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This is one place where you can accomplish two things in the time it takes to complete one! Groom your horse and get it sparkling clean so all distinguishing colors, marks, brands, and scars are clearly visible, right down to the striped hooves. Set the horse against an uncluttered neutral background in good light so there are no shadows on the legs and the edges of the horse pop out crisply in the photo. Make sure the horse’s conformation is clearly recognizable for the discipline(s) you are targeting its market for and take your photos. For the purpose of finding your horse if something does go wrong, add in a front photo, one from the rear, and one from each side clearly showing everything. Shoot videos against neutral backgrounds in good light, clearly showing the horse doing its best work in its discipline. After assembling your sales ad, place these in a safe place for long term storage.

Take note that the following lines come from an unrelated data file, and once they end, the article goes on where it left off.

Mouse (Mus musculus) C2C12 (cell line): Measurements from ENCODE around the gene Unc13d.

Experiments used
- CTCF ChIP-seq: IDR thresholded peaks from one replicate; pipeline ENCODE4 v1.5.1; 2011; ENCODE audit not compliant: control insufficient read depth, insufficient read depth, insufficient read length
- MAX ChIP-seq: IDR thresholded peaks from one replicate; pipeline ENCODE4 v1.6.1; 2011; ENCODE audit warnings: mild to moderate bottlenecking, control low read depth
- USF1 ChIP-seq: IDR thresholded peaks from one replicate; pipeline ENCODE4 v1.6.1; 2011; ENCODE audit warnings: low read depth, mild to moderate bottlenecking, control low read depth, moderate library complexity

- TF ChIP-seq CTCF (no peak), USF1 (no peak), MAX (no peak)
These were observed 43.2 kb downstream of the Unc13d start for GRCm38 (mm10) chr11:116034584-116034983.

This also carries a two-for-one bonus! Write the description targeting the audience you want to view your horse. Be honest. Describe the horse’s breeding, age, height, training, show results, and behavior. Be honest if there are training, behavior, or health issues that the next owner will need to address. Make sure to add in the next four words: Protective Contract in Place.This will help to discourage disreputable dealers from showing up at your sale. Price your horse fairly in the competitive market place. Price those you were thinking of giving away and low-priced horses above the slaughter price per pound to keep them out of the kill buyers hands.This can be found by calling horse rescues and auction yards.Then place your ad in good media outlets. These include breed registries, breed magazines and sales books, riding organizations and clubs, 4-H, and facebook horse groups. Avoid posting the sale at auction yards or on Craigslist. Notate the weight of the horse and microchip/registry number on the description and keep a copy of this on file, as well. Gather together all registration, show and breeding records, etc. for prospective buyers to view.